Studies are reporting the association between headaches and gastrointestinal disorder like esophageal reflux disease (GERD). Some studies have demonstrated the improvement of headache following the treatment of gastrointestinal disorder with acid reducers. Why should a digestive ailment cause migraine at the end? Read to understand the connection.

Headache is one of the common reasons for regular visits to a health care centre. Unfortunately, in some cases, despite the use of medicines for migraines, and other treatment measures, the causes of migraine cannot be determined, and only symptoms are treated. In such cases, patients experience decreased quality of life and therefore forced to visit neurologic centres.

Does POTS explain the connection?

Have you ever heard about postural orthostatic tachycardia syndrome (POTS)? It is an autonomic medical condition during which a little amount of blood return to heart while shifting your body from a lying to a standing posing. A health complication associated with this condition is an increased susceptibility to gastrointestinal ailments such as GERD. So, if you are suffering from POTs, then you may be more likely to develop GERD accompanied by headaches that may worsen on the occurrence of an acid reflux bout. POTS likely to affect both males and females between the ages of 15 to 50 and often occurs immediately after a viral infection, major surgery, or trauma. However, every individual who has GERD and has migraine might not be necessarily be affected with POTS.

Can bad digestion be the culprit?

If you are not someone who is suffering from POTS as explained above, they might have a different cause of migraine. Let’s check another possibility for headaches.

When you develop GERD, your stomach’s acidity is usually low, which greatly affects digestion. In people with low acidity, digestion does not occur efficiently. This is because H.pylori organisms have overgrown in an environment where they shouldn’t be any bacteria. The bacteria play a role in the fermentation of food that should be digested and produce large amounts of noxious gases, which further increase pressure in the stomach, leading to bloating.  These gases also put pressure on lower esophageal splinters or LES, a muscular valve that guards the entrance of the esophagus into the stomach and forces it to open upwards, which allow the flow of acid stomach contents inside the esophagus, causing heartburn. Normally, LES enables the entry of swallowed food into the stomach and does not backflow of stomach contents. These harmful gases spread throughout the body fluids and sinuses and enter our brain and expand. Expansion of these noxious gases puts pressure on the walls of the brain, causing headaches. These bouts of headaches persist until these gases are eliminated from the body system. This theory also explains why you experience bouts of headaches during the progression of acid reflux. Acid reducers may improve gastrointestinal disorder GERD.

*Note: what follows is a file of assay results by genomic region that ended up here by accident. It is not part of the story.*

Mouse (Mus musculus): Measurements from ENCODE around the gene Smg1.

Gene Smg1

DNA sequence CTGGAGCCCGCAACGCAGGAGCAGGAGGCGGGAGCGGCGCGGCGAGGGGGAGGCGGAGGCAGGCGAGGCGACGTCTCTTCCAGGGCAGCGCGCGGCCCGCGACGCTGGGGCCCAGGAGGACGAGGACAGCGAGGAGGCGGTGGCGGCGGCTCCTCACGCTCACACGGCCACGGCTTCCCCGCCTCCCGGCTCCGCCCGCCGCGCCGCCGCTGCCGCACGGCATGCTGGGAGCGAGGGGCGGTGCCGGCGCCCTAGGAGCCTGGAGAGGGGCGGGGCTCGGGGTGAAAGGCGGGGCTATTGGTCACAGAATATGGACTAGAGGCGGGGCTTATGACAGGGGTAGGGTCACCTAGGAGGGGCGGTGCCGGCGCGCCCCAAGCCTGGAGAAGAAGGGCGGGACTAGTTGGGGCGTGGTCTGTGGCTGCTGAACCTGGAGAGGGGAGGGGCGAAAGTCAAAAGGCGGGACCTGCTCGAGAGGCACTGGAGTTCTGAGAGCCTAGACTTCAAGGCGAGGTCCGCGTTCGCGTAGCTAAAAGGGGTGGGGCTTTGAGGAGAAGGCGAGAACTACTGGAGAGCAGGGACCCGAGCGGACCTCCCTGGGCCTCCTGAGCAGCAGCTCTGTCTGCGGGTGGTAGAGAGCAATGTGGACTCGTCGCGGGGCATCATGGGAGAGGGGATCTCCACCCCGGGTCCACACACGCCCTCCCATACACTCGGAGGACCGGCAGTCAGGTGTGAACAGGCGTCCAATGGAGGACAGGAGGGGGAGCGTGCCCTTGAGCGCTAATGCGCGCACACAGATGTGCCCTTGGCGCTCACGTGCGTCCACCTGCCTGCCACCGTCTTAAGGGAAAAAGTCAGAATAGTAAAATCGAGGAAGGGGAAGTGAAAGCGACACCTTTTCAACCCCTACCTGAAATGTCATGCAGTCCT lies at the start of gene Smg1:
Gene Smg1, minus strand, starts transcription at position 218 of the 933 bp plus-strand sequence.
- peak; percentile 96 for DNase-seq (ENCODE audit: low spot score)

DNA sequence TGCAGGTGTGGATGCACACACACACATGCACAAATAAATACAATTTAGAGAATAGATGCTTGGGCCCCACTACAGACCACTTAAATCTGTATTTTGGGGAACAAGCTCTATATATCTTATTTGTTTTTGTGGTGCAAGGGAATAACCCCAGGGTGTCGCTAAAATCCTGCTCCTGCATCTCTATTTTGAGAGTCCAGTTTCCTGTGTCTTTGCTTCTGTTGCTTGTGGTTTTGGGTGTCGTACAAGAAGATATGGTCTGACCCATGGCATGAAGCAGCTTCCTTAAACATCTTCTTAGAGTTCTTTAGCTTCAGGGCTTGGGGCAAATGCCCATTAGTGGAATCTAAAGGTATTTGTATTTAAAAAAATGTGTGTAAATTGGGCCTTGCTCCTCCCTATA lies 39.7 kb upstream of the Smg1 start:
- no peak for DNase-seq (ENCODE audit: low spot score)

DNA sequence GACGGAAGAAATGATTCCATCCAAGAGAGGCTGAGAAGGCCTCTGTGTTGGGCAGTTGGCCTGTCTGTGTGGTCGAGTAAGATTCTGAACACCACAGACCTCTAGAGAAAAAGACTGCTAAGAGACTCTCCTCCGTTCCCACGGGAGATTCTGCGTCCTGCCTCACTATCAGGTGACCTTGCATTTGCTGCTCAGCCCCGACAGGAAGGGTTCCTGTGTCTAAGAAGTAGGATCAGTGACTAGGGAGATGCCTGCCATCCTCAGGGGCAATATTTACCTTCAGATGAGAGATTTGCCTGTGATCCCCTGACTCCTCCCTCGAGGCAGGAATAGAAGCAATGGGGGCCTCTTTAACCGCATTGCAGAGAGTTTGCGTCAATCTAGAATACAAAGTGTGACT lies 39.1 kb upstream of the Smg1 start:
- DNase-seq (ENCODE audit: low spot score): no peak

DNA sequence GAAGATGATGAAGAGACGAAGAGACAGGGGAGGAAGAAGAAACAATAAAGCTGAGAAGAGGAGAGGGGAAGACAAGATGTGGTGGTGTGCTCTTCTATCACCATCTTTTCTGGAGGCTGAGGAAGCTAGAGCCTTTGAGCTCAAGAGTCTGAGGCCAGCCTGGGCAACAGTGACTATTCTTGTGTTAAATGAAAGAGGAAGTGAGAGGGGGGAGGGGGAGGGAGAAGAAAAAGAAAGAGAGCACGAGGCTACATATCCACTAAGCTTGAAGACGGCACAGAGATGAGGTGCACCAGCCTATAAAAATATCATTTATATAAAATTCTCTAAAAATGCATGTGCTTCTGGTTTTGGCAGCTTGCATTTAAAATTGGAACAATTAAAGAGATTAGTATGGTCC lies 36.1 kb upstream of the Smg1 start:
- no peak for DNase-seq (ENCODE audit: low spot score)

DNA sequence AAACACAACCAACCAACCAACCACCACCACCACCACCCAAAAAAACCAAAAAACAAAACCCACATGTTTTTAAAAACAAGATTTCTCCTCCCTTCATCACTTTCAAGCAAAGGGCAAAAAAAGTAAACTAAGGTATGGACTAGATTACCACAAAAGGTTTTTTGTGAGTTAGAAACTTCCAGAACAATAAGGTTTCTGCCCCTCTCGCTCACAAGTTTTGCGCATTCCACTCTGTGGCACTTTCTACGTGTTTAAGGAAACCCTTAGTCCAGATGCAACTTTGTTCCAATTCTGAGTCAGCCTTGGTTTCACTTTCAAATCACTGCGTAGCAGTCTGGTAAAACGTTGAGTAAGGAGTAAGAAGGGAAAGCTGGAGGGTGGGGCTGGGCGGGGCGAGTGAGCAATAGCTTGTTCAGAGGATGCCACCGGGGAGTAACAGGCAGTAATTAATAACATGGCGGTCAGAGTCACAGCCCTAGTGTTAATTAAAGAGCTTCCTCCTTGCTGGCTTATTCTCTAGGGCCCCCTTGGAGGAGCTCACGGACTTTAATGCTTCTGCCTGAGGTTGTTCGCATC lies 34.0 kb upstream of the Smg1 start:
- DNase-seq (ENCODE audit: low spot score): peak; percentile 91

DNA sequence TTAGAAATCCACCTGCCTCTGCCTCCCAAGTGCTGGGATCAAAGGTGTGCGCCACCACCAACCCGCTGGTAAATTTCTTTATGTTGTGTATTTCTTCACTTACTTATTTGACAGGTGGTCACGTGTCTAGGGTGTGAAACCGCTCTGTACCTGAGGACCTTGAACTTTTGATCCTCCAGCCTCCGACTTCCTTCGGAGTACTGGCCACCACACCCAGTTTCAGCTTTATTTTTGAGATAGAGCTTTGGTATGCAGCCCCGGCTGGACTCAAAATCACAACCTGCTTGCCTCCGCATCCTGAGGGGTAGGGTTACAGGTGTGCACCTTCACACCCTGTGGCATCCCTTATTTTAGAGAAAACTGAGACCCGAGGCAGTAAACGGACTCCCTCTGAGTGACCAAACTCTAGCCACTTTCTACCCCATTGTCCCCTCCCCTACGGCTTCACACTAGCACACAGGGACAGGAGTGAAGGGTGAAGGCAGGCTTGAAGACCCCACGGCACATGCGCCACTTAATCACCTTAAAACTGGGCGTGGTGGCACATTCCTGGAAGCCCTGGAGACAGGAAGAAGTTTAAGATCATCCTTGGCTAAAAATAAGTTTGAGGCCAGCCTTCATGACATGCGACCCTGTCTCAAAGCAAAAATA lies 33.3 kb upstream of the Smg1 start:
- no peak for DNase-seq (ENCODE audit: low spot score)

Also Read: 5 Home Remedies to Deal with a Migraine

Can a pill for migraine provide relief?

Unfortunately, common pain relief medications such as aspirin and NSAIDs can make your GERD worse. Moreover, the best way to get relief is to counter the causes of headaches, which may gastrointestinal disorders. As mentioned above, GERD is caused by low stomach acid. Due to low stomach acidity, colonization of harmful bacteria like H.Pylori, (known to cause GERD) takes place in the stomach. Small intestinal bacterial overgrowth can also make your GERD worse. Removal of H.pylori and small intestinal bacterial overgrowth as well as balancing the gut flora (useful bacteria) helps to provide relief from GERD. Moreover, regulating acid production with acid reducers along with diet and lifestyle changes may also help to treat the gastrointestinal condition. Stress management also plays a key role in limiting GERD. Remember, a healthy gut allows you to reach the gateway to lasting health and wellness. Keeping your digestion healthy means keeping your body healthy.

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Amelia Smith

Nutritionist, herbalist, health and medicine writer and yoga enthusiast, Amelia Smith, is a professional in the health, nutrition and diet industry.
Tags: Acid reducers, Acidity, causes of migraine, medicines for migraines, migraine